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It has been claimed that hate crimes are an 'Orwellian response to prejudice'. How convincing are the justifications provided for such laws and what are the chief objections against them?

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It has been claimed that hate crimes are an 'Orwellian response to prejudice'. How convincing are the justifications provided for such laws and what are the chief objections against them? George Orwell's novel '1984' is a fictional story in which the government attempts to control the speech, actions and even the thoughts of the public. Unacceptable thoughts are a breach of the law and are called 'thought crimes'. An 'Orwellian response to prejudice' is therefore one in which the state regulates every aspect of social life including controlling the thoughts of individuals in an attempt to wipe out the opportunity for prejudice thoughts and actions to exist. This essay is going to begin with an outline of the current hate crime laws in the United States and Britain. It will then investigate the arguments in favour of hate crime laws with careful consideration of why these arguments may not be a justifiable and logical basis for these laws. The conclusion will summarise the main points, and attempt to provide an answer to the long-standing debate of whether hate crime laws are justifiable or unjustifiable. Hate crimes make headlines in the media. An example of a few include the brutal murder of Anthony Walker who was axed to death because he was black, the racist killing of Stephen Lawrence, and the homophobic nail bombing on Admiral Duncan pub, a gay pub in Soho, which killed three people. ...read more.


*** (fragment consider revising) The weakness of this argument is that evidence also shows that some victims of crimes motivated by reasons other than hate were more emotionally affected than some of those victims targeted because of hate. Again the subject of averages crops up****, is it just to give an individual offender a more severe punishment because the law of averages suggest that victims of hate crimes may be more emotionally affected than victims of otherwise motivated crimes? Thirdly, Supporters of hate crime laws suggest that hate crimes send out a terroristic message. Apparently, an act of violence targeted at a member of a certain group results in repeat victimisation towards other members of this group. This can also create retaliation and counter-retaliation between the victims group and the offenders group. However, opponents of hate crime laws have also found problems with this line of argument. Jacobs and Putter *** suggest that if a hate crime is punished more severely on the basis that it can cause retaliation, the offender is therefore being punished because he chose a victim who is more likely to also break the law by carrying out attacks of retaliation. Although this is a slightly distorted sense of logic, it is a valid counter argument. *** Other types of crime can also be said to have a terroristic result on society, however these are not punished more seriously. Examples of these are crimes against the aged, sexual assaults and rapes, these all create a sense of fear within the community so why is it only hate crimes that receive the more severe punishment? ...read more.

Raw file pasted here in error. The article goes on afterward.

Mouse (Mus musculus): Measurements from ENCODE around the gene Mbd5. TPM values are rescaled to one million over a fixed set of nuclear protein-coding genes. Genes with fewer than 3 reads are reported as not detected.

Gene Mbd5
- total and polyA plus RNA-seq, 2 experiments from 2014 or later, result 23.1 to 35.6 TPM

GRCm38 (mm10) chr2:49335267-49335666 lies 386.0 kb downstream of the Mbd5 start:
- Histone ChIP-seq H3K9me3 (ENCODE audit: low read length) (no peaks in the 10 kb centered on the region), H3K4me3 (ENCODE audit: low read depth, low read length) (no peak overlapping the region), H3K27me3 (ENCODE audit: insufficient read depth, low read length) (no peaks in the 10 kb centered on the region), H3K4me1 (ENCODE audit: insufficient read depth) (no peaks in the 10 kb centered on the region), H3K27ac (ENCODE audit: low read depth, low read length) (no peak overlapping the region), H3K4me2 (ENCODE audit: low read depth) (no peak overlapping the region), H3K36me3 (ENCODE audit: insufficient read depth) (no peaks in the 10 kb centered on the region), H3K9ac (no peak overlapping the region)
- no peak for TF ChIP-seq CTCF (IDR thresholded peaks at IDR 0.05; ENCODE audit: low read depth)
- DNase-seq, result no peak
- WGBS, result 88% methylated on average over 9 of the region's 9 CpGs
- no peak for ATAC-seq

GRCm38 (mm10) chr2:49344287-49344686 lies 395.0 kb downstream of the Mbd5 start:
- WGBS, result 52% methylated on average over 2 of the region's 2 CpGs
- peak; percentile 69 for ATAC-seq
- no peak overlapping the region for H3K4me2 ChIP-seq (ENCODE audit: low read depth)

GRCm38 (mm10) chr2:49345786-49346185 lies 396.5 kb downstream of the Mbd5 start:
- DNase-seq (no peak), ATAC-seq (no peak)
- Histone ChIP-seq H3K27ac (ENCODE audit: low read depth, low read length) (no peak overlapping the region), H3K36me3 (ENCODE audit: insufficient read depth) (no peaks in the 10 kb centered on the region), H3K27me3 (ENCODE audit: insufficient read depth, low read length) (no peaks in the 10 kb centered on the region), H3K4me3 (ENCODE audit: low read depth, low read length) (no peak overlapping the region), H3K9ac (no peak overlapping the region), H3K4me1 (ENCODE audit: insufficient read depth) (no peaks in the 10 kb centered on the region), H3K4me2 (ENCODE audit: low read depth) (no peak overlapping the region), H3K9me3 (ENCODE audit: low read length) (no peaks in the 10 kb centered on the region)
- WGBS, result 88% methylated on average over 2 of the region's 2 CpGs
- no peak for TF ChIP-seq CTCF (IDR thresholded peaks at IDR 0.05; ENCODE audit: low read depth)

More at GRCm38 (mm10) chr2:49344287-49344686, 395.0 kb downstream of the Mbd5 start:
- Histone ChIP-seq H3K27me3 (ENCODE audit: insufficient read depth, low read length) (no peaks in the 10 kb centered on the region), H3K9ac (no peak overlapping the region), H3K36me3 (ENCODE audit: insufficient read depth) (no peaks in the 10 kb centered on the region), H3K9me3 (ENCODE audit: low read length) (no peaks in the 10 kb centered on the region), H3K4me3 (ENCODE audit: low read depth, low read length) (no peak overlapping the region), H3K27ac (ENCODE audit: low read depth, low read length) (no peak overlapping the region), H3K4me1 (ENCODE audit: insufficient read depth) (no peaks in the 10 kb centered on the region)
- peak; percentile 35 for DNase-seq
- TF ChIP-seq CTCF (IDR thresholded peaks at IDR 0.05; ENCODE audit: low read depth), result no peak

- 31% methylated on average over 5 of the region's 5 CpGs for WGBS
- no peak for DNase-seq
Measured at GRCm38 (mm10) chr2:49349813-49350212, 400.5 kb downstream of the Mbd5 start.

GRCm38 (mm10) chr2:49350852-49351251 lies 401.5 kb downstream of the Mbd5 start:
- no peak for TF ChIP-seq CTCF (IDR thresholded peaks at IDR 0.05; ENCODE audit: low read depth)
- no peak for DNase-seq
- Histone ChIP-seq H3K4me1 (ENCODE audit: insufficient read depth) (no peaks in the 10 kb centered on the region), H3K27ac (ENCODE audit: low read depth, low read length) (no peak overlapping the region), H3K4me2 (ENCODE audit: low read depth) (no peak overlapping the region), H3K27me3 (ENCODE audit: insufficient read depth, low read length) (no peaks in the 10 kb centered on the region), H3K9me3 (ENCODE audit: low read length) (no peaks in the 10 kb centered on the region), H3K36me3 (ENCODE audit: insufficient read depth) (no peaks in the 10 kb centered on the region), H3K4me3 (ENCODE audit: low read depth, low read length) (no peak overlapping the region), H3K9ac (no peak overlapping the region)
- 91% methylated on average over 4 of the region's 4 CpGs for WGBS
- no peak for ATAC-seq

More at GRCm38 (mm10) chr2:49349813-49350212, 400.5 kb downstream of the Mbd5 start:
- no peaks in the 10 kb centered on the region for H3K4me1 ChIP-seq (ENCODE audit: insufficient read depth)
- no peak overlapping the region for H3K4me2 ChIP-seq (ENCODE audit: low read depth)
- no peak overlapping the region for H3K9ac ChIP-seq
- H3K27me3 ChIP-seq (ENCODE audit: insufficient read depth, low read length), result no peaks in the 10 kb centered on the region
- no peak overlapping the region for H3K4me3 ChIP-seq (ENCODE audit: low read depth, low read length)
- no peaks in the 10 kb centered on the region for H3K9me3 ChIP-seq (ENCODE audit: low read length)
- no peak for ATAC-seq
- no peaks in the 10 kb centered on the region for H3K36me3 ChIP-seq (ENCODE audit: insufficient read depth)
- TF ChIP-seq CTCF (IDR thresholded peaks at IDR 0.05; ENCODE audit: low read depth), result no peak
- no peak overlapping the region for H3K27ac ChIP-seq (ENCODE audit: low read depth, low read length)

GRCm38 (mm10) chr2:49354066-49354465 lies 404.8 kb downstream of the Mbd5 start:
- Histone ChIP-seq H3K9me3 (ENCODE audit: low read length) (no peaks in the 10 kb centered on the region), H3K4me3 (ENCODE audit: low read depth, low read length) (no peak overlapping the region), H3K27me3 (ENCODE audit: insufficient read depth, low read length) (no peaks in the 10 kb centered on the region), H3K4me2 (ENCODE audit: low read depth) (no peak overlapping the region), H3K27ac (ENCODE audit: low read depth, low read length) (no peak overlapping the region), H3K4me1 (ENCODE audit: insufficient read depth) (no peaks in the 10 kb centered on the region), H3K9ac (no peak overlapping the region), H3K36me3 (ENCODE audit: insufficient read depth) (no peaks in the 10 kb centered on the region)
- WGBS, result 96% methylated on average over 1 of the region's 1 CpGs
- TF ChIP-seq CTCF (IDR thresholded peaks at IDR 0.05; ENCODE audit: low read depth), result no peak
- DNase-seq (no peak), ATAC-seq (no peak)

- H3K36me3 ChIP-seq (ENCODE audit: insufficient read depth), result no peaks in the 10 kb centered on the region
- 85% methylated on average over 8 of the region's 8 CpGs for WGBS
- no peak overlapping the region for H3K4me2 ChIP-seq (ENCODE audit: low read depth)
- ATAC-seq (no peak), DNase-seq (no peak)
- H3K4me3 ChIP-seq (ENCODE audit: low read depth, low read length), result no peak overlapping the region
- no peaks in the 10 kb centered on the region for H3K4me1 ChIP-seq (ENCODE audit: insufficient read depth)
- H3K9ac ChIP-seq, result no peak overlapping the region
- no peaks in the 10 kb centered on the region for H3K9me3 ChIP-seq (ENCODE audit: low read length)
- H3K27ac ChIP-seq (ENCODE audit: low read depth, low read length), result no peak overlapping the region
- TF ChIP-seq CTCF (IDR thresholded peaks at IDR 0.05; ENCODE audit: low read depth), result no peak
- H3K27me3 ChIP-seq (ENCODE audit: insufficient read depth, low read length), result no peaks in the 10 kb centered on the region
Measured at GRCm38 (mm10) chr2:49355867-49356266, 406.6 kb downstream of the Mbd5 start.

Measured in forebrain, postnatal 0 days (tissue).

Again, this is unlogical. Just because the objections to hate crime laws propose a stonger argument than those justifying them it does not mean that hate crime laws should not be prosecuted. Cases of this kind should be thouroghly investigated. However, extra punishment for thoughts is not right. *** The only plausible solution is time. As time goes on and diversity continues individuals in newer generations should be more accepting. It is already apparent that the majority of older generations are (stereotypically) less open to minorities than younger generations. As cultural diversity reaches the suburbs and villages there could be a chance that existing prejudices will be whittled out. Laws such as lowering the consent age of gay sex, and allowing gay marriages show that we are living in a more accepting society. These laws reward the victims of hate crime, rather than punish the offenders. This in turn sends out a message to society that these people are to be accepted as equals. Discriminating against someone because of their race, religion, or sexual orientation is incomprehendable although this may be the opinion of the minority. Individuals are entitled to their prejudices just as long as they do not act them out by way of a crime against another human being. We are a part of a tolerant but outspoken society and this is something that we should all value. Current legislation only steps in when a thought is turned into an action. So far this is not infringing our rights to freedom of expression. ...read more.

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